Everyone could’ve lived happily ever after, yet the show decided to just burst that bubble, just because. For building up that Dong Soo-Un connection, it ended too simply. Though that final scene between Dong Soo and Un where both were ready and willing to make that ultimate sacrifice for the sake of their other half was effectively heartbreaking, the happy epilogue afterwards felt out of place and contrived. Maybe even a little insensitive.

You almost just didn’t care after that final scene, especially after the moment Cho Rip (who pretty much erased any good feelings you had for him in the span of 10 minutes) popped up alive and well. And he even got the girl. What!?

The main premise of the series may be of Baek Dong Soo’s ultimate heroic destiny and legacy as “Joseon’s best swordsman” and the show may indeed be centered on him as the title suggests, but it really was about Dong Soo and Un. Both were front and center the entire series. And while Ji Chang Wook continued to prove his worth after his award-winning run on the KBS’ national drama hit Smile, Donghae, it was Yoo Seung Ho who had the meatiest material to work with. And as he’s already proven having started in the business young, he’s got the chops.

On the flip side, the series pretty much fell flat in the romance department. Except for that however-you-want-to-interpret relationship between Dong Soo and Un, you just didn’t feel any connection with any other pairing on the show. The only other stronger romantic/love line was Dong Soo and Jin Ju and it was pretty evident from the get go, it (sadly) wasn’t going to go anywhere. The love line between Un and Ji Sun was stronger too, yet the show seemed so focused on pushing Dong Soo and Ji Sun and with as little material as possible. Not to mention the utter uselessness of Ji Sun as a character for most of the series.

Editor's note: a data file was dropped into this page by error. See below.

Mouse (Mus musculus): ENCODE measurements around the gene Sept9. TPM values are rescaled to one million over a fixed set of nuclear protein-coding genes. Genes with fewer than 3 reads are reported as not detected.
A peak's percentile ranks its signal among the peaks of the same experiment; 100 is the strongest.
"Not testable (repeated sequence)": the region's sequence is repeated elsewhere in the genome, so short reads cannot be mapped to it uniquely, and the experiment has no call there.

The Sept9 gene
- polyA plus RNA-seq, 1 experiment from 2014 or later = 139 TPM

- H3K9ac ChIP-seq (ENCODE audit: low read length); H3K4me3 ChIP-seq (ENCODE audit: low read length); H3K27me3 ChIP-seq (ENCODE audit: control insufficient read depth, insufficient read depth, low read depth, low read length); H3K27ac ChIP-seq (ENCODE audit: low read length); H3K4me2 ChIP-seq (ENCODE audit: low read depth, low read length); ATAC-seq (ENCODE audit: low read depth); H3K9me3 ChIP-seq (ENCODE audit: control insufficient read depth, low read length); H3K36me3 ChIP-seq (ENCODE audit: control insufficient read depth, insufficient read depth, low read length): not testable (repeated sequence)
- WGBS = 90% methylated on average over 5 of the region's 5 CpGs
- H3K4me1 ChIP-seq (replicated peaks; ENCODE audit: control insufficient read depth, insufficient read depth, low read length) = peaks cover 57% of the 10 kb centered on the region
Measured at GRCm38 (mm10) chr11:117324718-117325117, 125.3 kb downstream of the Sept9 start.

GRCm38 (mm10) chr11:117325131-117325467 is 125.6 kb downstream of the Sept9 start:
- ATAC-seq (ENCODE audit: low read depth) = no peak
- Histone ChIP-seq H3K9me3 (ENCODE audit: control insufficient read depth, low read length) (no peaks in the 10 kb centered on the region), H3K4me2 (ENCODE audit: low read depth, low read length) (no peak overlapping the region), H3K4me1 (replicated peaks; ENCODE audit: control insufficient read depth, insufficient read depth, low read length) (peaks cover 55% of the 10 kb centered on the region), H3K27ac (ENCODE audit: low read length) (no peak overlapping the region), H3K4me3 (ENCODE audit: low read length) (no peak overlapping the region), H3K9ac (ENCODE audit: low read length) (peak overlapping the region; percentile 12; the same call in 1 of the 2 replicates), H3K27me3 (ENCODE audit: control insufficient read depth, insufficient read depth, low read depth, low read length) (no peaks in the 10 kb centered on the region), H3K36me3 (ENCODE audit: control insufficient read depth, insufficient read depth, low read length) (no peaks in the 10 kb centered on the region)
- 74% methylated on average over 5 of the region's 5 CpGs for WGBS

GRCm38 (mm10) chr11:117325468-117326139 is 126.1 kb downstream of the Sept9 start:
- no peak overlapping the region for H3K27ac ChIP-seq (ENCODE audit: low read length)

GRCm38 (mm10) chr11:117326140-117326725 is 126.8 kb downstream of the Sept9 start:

The romance angle grabs the female audience to the TVs, but the series badly developed any kind of romantic angle. The series might have even been better without any of it, instead focusing on being an action-thriller-drama.

In addition to what turned out to be the excellent development of Dong Soo and Un’s relationship, the series did do well with the slick, contemporary action scenes. There was definitely no lack of blood and great swordplay.

There were also other relationships that were worth investing in, though with far too little opportunity to do so such as Jin Ju and both her biological parents and adoptive father, Dong Soo, Un and Cho Rip (before he became an ass), Dong Soo and mentor/guardian Sa Mo, Dong Soo and Un with their respective mentors in Gwang Taek and Chun, and the honorable respect between Gwang Taek and Chun themselves.

But overall, Warrior Baek Dong Soo was a good mix of political intrigue, action, the always trusty underdog story, and even plenty of comedy. The series was definitely not a waste of 29 hours of your life… though maybe I’d skip that last episode save for this scene:

0 thoughts on “Hindsight Review: Warrior Baek Dong Soo – Hero’s Epic… and Tragic Love Story?

  1. I was looking for an honest, direct and objective review of the series and am very glad to have found this. Whether you believe me or not, your review truly resonates mine, like 95% of how I thought the series was. Thank you!